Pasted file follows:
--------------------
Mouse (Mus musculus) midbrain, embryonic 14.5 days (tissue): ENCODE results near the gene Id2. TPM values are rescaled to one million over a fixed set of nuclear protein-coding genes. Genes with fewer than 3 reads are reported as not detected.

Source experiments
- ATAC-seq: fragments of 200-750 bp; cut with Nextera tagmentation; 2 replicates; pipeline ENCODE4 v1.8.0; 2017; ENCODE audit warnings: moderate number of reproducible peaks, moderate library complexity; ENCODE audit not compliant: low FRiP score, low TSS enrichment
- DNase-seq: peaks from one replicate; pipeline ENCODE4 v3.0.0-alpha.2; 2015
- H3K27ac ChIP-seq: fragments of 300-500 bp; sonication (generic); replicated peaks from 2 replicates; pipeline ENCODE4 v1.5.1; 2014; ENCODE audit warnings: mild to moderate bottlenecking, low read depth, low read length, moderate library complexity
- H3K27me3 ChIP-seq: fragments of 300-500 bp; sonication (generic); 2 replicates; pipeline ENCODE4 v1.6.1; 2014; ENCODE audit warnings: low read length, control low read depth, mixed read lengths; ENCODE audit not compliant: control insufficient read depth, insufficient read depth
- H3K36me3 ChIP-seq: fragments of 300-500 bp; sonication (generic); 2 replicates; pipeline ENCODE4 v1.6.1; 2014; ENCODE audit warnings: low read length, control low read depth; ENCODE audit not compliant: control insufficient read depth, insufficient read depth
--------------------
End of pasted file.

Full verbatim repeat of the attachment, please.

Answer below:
Mouse (Mus musculus) midbrain, embryonic 14.5 days (tissue): ENCODE results near the gene Id2. TPM values are rescaled to one million over a fixed set of nuclear protein-coding genes. Genes with fewer than 3 reads are reported as not detected.

Source experiments
- ATAC-seq: fragments of 200-750 bp; cut with Nextera tagmentation; 2 replicates; pipeline ENCODE4 v1.8.0; 2017; ENCODE audit warnings: moderate number of reproducible peaks, moderate library complexity; ENCODE audit not compliant: low FRiP score, low TSS enrichment
- DNase-seq: peaks from one replicate; pipeline ENCODE4 v3.0.0-alpha.2; 2015
- H3K27ac ChIP-seq: fragments of 300-500 bp; sonication (generic); replicated peaks from 2 replicates; pipeline ENCODE4 v1.5.1; 2014; ENCODE audit warnings: mild to moderate bottlenecking, low read depth, low read length, moderate library complexity
- H3K27me3 ChIP-seq: fragments of 300-500 bp; sonication (generic); 2 replicates; pipeline ENCODE4 v1.6.1; 2014; ENCODE audit warnings: low read length, control low read depth, mixed read lengths; ENCODE audit not compliant: control insufficient read depth, insufficient read depth
- H3K36me3 ChIP-seq: fragments of 300-500 bp; sonication (generic); 2 replicates; pipeline ENCODE4 v1.6.1; 2014; ENCODE audit warnings: low read length, control low read depth; ENCODE audit not compliant: control insufficient read depth, insufficient read depth